fruit picking: revisiting memories of previous summers

Rather like the ravenous, darting wasps who seemingly cannot get enough of the windfall apples in the orchard we look out on, I’m a self-confessed fruitaholic who revels in the wider choice and bounty that summer brings to us.

But the best way to appreciate fresh fruit is to either grow your own—says she, happily munching on yummy home-grown greengages from her son’s garden—or to pick your own (pyo) fresh from the field, like I used to do as a girl.

Though I furtively ate a fair share, fruit picking was done mostly in pursuit of extra money in my pocket, to savour the sun and fresh air, and to helpfully keep out of my parent’s way during the long summer holiday. Here’s a glimpse of that experience… 🍓🍒🍐🍏

Fruit picking

I bend to the task before me 
with inky-blue stained fingers 
cradling soft, squishy currants 
with increasing expertise.

My mahogany neck
is a fragile stem, 
crisped by sun’s fierce heat, 
with my hair bleaching 
blonder by the day.

Summer was mostly lived 
outdoors. My sister and I 
could disappear for hours
and venture further 
from home’s confines.

It was a needful breathing 
space in the school year, 
where being yourself 
was easier to bear. 

Stretching like a lazy cat 
warming herself, I smile 
at the heavy weight of fruit 
sat down by my feet. 

A good crop means more 
money in my pocket,
and enough for the full
bus fare home, at least.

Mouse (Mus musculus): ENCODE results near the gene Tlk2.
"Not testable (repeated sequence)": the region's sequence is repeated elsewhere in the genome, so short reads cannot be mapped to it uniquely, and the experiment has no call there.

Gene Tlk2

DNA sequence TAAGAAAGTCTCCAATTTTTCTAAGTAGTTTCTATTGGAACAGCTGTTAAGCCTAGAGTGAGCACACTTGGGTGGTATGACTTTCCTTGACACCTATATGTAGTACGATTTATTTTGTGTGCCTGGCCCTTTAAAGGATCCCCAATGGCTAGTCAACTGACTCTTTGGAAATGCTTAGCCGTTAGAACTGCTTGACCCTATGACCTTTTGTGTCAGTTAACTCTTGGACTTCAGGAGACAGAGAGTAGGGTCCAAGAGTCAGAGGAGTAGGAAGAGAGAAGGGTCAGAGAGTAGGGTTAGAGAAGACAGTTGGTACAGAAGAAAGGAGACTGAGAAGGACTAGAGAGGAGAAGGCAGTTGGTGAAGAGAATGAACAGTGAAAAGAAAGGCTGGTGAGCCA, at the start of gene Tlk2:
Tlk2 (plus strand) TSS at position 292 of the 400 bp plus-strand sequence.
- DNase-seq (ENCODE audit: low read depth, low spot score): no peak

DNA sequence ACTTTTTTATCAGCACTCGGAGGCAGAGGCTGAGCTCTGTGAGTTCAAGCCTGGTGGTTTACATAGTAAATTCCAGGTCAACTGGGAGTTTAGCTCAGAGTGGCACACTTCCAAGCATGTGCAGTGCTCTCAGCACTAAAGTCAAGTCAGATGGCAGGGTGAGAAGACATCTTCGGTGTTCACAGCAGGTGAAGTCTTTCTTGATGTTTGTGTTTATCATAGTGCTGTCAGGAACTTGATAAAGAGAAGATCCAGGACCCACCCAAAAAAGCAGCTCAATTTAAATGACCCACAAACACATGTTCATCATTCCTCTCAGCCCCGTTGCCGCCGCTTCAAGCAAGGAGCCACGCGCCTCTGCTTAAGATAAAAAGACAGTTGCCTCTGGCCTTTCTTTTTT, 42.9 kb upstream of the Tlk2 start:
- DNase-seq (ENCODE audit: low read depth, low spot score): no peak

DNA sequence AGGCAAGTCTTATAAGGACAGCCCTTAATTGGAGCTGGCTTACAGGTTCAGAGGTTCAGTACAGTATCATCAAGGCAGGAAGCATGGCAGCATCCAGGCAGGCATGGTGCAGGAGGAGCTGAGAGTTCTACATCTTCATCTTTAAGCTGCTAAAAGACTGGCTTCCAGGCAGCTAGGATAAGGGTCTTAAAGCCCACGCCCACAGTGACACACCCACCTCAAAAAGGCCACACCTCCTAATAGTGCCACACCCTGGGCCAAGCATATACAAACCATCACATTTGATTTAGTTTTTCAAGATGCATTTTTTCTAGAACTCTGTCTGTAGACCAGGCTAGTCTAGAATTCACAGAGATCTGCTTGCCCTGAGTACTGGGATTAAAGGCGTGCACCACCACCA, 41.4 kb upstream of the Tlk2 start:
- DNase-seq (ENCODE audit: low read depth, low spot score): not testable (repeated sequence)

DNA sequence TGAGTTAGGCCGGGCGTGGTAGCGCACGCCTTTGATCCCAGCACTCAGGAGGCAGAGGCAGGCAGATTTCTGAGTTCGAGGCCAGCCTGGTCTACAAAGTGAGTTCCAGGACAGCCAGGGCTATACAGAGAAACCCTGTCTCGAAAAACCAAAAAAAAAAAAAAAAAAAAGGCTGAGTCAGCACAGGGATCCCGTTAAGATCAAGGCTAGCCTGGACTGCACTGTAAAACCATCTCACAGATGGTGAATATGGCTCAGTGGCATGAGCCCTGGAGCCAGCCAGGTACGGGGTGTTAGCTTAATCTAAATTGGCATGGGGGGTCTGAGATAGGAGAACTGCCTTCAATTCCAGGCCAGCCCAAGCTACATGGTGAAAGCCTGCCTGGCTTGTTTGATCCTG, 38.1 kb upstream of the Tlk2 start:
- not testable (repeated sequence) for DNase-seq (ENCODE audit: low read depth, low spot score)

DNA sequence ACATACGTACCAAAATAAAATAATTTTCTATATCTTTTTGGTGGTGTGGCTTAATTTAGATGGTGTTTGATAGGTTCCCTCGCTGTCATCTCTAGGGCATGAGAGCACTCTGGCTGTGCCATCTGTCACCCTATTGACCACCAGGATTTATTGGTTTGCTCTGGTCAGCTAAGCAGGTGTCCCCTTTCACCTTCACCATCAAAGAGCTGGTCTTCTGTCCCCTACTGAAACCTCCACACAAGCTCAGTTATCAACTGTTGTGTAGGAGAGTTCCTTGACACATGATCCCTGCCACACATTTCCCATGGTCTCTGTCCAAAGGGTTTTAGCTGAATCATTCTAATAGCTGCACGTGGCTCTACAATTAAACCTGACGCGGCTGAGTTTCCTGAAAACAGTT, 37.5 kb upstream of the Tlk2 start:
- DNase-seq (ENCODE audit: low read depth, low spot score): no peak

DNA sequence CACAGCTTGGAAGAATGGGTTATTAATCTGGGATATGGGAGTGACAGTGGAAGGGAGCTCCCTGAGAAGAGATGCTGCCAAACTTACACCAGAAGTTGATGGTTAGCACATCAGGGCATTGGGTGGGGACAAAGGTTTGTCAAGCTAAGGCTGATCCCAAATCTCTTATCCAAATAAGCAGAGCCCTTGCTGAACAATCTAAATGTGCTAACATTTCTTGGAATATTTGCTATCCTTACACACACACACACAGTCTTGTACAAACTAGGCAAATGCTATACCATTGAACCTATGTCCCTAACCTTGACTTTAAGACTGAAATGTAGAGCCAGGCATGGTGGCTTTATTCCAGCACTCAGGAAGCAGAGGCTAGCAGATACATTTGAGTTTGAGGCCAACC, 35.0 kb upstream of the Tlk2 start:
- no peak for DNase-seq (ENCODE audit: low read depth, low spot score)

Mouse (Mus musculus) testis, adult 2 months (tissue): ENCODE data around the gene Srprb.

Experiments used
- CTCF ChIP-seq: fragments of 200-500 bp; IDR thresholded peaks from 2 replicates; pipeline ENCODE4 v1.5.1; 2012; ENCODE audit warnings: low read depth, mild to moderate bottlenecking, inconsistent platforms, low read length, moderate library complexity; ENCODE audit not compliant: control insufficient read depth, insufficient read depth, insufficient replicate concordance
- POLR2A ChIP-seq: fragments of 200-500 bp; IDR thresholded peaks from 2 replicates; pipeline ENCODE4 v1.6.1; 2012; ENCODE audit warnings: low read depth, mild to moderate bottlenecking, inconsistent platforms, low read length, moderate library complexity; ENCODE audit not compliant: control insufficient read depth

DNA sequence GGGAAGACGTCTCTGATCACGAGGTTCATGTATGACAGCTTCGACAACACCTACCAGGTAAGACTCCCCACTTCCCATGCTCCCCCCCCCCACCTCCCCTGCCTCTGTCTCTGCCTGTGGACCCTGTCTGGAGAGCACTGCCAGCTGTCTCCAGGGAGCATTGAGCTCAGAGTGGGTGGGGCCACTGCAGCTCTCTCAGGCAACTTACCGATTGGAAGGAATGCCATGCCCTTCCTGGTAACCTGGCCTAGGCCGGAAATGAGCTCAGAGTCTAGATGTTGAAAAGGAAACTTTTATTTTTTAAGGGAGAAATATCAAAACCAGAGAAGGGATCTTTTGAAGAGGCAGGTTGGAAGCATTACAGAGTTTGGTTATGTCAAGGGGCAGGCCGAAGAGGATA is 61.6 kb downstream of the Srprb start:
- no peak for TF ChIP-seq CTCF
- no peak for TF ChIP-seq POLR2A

Despite the exertion,
it beats potato 
or strawberry picking 
because here I can stand up
to reach the glistening crop.

Wiping beads of sweat 
from my forehead,
I notice how grubby 
my white gypsy top looks, 
smeared with grime 
and smatterings of juice.

Soon I spot someone 
glaring in my direction 
as the line checkers move 
our way. They don't like 
unaccompanied children,

unless they see you working, 
filling baskets instead of 
bellies. I dutifully bow my
head back to the bushes, 

knowing that when I close my 
eyes tonight I will see a vast 
spread of blackcurrants, 
hanging like dark lanterns 
on my closed eyelids.
© joylenton

What childhood summer memories linger in your mind? Can you still savour the sight, sound, taste or smell of them? Do share in the comments below. Xx 🙂 ❤

PS: This poem was created by adapting an excerpt of a post previously shared on my Words of Joy blog and the ACW More Than Writers blog.

childhood: when summers were magical for us

“Blessed be childhood, which brings down something of heaven into the midst of our rough earthliness.” — Henri Frederic Amiel

Noticing

Scrambling on my stone-scratched 
and soil-stained knees,
falling further beneath this canopy,
all feels covert, mysterious,
hidden, concealed

from indifferent adult eyes, 
which tend to skim and skirt
the surface of things
and miss the obvious,
because they fail to look
hard enough.

But now, as my breath breaks free
in tiny gasps, I notice
how the earthworm burrows,
where the snail trail slithers,

how the ants scurry fast,
bees warningly buzz
and soft butterflies flit around,
seeking a fresh place to land.
I note where sharp thorns sit
waiting to pierce us 
unawares, elicit shrieks,
for they know how vulnerable
human skin can be,

how easily a barrier 
can be broken,
and a raw wound gape 
and bleed, like slitting 
open an envelope sleeve.

And I'm learning how a girl like me 
can hide away, close to a veiled, 
unseeing parental gaze.

This bushy undergrowth is like 
a world within a world,
one I long to lose myself in, 
to press into darkness

while my heart seeks out the tiny, 
flickering pinpricks of light
found glittering in the gaps as stars,
gently pointing the way 
forward—like a litany of psalms.
© joylenton

“There is always one moment in childhood when the door opens and lets the future in.” — Graham Greene

The poem above has been extracted from my latest book ‘Sacred Noticing: Seasonal Glimpses of the Infinite’ which is available on Amazon. UK readers can access it by clicking on the link above and readers who live elsewhere can find the book by clicking on the image below. Xx 🙂 ❤